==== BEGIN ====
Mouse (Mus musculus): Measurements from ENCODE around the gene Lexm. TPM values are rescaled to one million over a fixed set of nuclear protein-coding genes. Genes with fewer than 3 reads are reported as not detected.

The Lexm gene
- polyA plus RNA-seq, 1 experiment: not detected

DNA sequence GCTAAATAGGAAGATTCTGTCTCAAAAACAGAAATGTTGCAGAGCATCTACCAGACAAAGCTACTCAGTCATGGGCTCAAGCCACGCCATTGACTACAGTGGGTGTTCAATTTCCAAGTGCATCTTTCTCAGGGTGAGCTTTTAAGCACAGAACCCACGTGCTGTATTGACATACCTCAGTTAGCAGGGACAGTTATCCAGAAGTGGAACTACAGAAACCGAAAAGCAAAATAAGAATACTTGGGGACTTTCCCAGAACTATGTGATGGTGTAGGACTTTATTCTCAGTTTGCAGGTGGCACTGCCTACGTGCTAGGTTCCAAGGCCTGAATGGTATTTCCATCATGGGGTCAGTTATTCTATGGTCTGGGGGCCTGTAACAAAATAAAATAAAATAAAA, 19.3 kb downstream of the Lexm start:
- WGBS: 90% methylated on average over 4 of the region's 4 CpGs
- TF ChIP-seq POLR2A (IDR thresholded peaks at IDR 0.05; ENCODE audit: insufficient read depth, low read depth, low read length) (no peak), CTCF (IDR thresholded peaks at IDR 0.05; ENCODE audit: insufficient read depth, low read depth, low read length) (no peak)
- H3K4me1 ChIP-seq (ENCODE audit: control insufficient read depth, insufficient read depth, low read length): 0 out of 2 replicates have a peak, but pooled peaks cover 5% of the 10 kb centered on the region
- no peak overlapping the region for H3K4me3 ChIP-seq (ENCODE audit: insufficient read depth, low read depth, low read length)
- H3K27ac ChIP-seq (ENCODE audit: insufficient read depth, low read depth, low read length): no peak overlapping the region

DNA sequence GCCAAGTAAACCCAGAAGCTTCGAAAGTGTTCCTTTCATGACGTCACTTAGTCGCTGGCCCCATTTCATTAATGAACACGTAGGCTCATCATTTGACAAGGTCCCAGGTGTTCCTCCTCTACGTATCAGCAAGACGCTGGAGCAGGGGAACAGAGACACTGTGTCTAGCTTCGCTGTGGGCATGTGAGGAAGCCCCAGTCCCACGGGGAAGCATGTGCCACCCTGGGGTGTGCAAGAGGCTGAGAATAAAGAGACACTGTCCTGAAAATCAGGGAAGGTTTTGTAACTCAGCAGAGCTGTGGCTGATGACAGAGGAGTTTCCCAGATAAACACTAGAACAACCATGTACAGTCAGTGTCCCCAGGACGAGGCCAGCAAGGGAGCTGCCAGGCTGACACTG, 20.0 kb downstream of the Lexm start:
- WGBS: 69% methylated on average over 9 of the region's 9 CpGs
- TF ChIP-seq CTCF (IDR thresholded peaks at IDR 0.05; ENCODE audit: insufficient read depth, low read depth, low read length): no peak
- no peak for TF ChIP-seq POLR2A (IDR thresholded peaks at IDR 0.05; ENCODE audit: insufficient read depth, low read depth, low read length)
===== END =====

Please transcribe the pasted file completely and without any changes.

Mouse (Mus musculus): Measurements from ENCODE around the gene Lexm. TPM values are rescaled to one million over a fixed set of nuclear protein-coding genes. Genes with fewer than 3 reads are reported as not detected.

The Lexm gene
- polyA plus RNA-seq, 1 experiment: not detected

DNA sequence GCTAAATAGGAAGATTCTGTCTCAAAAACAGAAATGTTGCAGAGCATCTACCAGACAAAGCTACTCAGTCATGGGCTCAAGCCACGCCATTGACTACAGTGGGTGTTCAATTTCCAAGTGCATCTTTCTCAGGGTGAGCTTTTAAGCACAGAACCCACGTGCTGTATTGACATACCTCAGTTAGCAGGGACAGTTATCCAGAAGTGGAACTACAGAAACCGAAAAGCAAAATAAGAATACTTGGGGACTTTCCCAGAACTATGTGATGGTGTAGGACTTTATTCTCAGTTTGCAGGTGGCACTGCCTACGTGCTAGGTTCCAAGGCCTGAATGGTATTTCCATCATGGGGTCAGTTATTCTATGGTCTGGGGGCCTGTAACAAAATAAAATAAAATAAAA, 19.3 kb downstream of the Lexm start:
- WGBS: 90% methylated on average over 4 of the region's 4 CpGs
- TF ChIP-seq POLR2A (IDR thresholded peaks at IDR 0.05; ENCODE audit: insufficient read depth, low read depth, low read length) (no peak), CTCF (IDR thresholded peaks at IDR 0.05; ENCODE audit: insufficient read depth, low read depth, low read length) (no peak)
- H3K4me1 ChIP-seq (ENCODE audit: control insufficient read depth, insufficient read depth, low read length): 0 out of 2 replicates have a peak, but pooled peaks cover 5% of the 10 kb centered on the region
- no peak overlapping the region for H3K4me3 ChIP-seq (ENCODE audit: insufficient read depth, low read depth, low read length)
- H3K27ac ChIP-seq (ENCODE audit: insufficient read depth, low read depth, low read length): no peak overlapping the region

DNA sequence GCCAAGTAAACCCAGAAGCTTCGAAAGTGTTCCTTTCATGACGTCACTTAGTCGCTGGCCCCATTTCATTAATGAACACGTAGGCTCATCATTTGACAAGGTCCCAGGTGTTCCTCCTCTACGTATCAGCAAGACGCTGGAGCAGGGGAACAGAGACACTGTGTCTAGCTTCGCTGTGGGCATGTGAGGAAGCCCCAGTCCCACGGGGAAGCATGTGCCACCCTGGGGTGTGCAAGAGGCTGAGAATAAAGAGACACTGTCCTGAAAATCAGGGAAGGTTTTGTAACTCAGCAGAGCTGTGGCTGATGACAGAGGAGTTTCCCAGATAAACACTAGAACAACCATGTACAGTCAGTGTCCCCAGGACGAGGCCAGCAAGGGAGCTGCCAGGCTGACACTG, 20.0 kb downstream of the Lexm start:
- WGBS: 69% methylated on average over 9 of the region's 9 CpGs
- TF ChIP-seq CTCF (IDR thresholded peaks at IDR 0.05; ENCODE audit: insufficient read depth, low read depth, low read length): no peak
- no peak for TF ChIP-seq POLR2A (IDR thresholded peaks at IDR 0.05; ENCODE audit: insufficient read depth, low read depth, low read length)